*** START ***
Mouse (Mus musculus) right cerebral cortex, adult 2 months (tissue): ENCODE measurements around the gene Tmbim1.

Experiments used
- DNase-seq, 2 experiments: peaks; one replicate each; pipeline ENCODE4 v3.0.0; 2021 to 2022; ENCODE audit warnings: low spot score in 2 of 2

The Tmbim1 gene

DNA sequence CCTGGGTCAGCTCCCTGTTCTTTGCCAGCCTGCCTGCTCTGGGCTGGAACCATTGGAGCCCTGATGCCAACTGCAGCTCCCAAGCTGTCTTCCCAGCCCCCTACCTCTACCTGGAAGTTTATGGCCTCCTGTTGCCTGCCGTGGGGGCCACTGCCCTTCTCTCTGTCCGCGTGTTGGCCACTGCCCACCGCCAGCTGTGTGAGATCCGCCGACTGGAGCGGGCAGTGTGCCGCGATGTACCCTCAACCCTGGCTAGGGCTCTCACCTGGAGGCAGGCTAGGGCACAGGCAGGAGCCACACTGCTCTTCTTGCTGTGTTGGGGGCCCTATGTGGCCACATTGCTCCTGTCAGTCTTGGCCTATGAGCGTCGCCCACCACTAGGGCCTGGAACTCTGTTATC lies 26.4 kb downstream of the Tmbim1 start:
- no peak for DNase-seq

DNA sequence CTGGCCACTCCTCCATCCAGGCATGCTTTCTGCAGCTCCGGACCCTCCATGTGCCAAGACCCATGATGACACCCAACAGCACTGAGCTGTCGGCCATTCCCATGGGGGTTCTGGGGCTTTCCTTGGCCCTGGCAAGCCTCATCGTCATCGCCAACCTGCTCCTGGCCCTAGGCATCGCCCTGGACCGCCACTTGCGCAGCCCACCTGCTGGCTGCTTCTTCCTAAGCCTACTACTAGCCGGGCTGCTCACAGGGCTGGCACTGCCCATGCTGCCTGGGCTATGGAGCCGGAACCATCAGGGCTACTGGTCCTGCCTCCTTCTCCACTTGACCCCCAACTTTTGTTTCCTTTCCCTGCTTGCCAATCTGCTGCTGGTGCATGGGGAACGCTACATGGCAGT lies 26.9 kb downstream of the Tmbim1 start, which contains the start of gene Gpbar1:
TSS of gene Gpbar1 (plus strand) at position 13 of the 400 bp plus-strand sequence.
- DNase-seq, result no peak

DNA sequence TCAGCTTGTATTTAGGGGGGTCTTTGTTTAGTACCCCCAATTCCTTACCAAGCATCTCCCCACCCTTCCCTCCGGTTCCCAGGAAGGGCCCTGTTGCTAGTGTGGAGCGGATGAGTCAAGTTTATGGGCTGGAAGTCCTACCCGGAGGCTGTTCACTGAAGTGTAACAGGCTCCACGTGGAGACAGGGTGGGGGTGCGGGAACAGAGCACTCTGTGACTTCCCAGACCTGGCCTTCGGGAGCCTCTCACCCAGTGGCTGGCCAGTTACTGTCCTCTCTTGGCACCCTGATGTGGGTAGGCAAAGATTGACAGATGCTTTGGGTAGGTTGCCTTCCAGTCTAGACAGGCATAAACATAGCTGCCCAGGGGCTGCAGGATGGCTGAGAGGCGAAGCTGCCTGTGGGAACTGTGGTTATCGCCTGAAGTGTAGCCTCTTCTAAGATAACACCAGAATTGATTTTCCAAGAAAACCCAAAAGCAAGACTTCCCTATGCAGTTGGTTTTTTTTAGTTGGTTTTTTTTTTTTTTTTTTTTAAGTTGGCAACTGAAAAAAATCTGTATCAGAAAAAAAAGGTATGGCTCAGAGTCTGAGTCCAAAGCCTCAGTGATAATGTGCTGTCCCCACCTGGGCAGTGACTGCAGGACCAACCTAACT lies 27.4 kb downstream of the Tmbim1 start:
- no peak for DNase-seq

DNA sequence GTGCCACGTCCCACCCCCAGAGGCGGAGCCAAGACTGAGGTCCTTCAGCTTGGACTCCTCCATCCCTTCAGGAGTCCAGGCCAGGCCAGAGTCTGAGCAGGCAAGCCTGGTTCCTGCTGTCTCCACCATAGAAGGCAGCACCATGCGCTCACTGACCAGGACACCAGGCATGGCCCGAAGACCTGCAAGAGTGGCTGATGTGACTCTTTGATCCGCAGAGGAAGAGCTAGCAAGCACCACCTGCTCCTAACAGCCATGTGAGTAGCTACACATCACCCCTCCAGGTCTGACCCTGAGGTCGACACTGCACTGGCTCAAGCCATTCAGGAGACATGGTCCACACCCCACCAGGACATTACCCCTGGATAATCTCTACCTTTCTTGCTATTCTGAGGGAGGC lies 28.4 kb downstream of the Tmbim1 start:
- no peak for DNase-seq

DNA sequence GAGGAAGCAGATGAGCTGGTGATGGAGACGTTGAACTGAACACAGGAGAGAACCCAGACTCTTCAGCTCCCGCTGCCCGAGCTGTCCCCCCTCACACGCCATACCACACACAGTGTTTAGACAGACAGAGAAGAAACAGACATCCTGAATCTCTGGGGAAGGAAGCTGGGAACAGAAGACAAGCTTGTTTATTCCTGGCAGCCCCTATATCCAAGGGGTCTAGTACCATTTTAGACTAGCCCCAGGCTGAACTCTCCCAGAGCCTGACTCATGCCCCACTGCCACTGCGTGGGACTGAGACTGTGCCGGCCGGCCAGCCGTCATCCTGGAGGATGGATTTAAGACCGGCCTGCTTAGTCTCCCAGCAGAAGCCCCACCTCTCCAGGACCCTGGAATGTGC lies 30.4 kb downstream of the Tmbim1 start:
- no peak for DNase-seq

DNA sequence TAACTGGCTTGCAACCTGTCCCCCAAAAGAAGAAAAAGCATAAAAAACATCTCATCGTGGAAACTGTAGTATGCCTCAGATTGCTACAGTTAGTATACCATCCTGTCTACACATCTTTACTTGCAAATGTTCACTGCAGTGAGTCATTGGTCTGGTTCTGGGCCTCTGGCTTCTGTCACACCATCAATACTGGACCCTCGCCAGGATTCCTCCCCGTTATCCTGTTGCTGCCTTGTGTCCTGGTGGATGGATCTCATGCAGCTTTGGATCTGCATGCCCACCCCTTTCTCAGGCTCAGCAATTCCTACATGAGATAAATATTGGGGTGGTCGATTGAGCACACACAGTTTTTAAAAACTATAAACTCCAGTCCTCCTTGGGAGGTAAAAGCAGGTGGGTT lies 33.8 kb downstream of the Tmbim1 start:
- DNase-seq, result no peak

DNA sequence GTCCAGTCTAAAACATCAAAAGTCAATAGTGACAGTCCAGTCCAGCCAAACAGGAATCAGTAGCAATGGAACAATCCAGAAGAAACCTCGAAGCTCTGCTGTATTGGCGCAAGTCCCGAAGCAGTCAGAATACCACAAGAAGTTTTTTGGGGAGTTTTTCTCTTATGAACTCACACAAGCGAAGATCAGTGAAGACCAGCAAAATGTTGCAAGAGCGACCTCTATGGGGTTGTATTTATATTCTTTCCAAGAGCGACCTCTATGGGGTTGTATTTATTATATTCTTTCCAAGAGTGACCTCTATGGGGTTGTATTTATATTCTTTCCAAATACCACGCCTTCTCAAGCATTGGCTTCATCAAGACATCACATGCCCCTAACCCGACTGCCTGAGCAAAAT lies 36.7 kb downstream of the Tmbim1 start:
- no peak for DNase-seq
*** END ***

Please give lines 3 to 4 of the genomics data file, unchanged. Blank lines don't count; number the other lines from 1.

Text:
- DNase-seq, 2 experiments: peaks; one replicate each; pipeline ENCODE4 v3.0.0; 2021 to 2022; ENCODE audit warnings: low spot score in 2 of 2

The Tmbim1 gene